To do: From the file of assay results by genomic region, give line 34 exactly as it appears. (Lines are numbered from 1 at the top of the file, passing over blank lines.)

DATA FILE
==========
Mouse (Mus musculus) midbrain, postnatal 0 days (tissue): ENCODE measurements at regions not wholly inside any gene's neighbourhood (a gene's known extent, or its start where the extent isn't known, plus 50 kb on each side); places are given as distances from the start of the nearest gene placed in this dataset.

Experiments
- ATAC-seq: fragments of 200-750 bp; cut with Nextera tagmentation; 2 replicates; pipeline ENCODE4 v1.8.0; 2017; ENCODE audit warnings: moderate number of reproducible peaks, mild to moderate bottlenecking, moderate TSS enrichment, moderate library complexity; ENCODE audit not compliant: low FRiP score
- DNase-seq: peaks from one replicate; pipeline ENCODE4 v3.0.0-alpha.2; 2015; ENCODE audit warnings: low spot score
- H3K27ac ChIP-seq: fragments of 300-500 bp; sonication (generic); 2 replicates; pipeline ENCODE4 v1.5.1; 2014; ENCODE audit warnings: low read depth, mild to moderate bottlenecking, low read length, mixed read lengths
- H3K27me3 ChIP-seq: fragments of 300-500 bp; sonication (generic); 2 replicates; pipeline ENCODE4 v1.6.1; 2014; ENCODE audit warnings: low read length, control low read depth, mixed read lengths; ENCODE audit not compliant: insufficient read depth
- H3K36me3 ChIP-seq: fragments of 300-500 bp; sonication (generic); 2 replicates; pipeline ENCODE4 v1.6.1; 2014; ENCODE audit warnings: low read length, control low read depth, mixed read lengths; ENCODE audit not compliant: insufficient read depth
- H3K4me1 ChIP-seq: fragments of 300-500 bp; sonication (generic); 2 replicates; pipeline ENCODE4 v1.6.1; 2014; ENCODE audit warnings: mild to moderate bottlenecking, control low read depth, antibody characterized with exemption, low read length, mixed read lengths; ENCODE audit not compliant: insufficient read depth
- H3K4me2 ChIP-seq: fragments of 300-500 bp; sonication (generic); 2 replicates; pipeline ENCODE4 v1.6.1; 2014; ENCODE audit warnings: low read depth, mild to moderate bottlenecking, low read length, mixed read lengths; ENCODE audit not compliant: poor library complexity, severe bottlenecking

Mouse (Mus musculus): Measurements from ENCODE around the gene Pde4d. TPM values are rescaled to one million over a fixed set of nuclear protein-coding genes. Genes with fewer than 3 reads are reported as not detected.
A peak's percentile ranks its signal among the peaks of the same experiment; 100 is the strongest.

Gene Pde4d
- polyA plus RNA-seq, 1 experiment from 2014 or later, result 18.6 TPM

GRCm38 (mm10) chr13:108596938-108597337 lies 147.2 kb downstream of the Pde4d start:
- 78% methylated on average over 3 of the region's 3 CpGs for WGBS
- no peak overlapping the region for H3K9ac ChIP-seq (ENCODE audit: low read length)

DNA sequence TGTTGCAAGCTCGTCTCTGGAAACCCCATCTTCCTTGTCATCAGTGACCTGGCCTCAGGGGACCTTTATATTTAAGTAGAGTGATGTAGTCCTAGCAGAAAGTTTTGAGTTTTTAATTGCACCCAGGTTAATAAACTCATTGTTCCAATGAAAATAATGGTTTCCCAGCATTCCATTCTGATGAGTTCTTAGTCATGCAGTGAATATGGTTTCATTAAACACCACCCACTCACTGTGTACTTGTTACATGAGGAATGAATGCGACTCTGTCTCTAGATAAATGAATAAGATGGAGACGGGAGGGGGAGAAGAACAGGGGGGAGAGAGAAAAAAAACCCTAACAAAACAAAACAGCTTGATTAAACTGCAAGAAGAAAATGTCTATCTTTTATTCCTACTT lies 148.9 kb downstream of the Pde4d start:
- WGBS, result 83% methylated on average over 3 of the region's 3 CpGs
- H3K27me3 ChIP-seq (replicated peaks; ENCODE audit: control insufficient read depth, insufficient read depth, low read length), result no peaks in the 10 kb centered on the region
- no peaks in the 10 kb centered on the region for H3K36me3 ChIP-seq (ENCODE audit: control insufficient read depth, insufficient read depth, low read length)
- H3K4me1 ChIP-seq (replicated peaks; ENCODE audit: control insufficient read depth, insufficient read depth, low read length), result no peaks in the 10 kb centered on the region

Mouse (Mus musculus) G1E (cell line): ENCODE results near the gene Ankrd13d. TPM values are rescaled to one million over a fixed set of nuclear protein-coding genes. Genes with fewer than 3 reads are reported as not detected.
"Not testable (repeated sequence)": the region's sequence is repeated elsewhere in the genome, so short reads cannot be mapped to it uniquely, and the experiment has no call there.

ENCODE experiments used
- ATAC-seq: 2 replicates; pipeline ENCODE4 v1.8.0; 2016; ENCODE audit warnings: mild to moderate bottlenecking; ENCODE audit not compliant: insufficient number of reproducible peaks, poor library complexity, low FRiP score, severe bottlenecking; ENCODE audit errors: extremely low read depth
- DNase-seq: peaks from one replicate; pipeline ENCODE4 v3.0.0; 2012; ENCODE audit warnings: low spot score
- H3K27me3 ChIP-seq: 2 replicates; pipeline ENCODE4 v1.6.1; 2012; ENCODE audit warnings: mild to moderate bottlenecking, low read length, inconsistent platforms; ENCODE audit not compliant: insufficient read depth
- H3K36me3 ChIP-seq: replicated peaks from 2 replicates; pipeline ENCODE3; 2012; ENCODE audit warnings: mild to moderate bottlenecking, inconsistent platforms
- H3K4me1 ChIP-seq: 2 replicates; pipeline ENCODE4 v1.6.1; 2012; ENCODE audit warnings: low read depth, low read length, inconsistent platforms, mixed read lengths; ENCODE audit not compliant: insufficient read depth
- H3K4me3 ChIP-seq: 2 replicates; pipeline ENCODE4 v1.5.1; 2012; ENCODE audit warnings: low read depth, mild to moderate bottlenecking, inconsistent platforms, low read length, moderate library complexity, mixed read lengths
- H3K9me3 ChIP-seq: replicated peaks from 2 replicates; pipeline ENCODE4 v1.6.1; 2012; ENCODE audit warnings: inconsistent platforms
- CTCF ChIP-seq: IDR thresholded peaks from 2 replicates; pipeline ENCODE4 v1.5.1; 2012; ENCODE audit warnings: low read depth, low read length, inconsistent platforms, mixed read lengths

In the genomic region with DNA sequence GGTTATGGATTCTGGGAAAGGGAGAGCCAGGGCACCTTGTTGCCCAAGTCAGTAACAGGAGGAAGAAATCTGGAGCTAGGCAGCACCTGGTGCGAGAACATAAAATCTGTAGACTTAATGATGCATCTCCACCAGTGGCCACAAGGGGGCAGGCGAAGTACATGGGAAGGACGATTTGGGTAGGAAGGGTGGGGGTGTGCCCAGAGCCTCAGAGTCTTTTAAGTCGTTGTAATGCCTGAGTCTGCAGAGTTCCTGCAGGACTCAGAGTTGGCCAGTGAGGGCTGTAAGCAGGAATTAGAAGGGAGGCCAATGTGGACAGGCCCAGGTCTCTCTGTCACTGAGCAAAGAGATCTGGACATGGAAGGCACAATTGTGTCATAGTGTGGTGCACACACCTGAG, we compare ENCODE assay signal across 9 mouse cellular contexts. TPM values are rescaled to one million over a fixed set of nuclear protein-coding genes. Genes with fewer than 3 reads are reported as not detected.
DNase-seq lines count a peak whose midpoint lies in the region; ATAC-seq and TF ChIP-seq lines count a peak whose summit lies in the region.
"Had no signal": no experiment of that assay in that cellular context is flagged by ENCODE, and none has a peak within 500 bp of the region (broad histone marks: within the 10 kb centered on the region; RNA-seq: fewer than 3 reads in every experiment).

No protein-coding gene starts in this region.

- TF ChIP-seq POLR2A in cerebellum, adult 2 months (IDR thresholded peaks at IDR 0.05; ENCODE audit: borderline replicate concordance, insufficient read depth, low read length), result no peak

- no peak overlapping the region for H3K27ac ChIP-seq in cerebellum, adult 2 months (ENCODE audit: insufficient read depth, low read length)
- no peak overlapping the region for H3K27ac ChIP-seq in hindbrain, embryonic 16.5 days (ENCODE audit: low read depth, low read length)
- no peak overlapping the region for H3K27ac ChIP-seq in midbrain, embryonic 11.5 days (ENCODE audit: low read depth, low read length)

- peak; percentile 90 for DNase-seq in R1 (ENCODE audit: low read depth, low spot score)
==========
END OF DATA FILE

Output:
DNase-seq lines count a peak whose midpoint lies in the region; ATAC-seq and TF ChIP-seq lines count a peak whose summit lies in the region.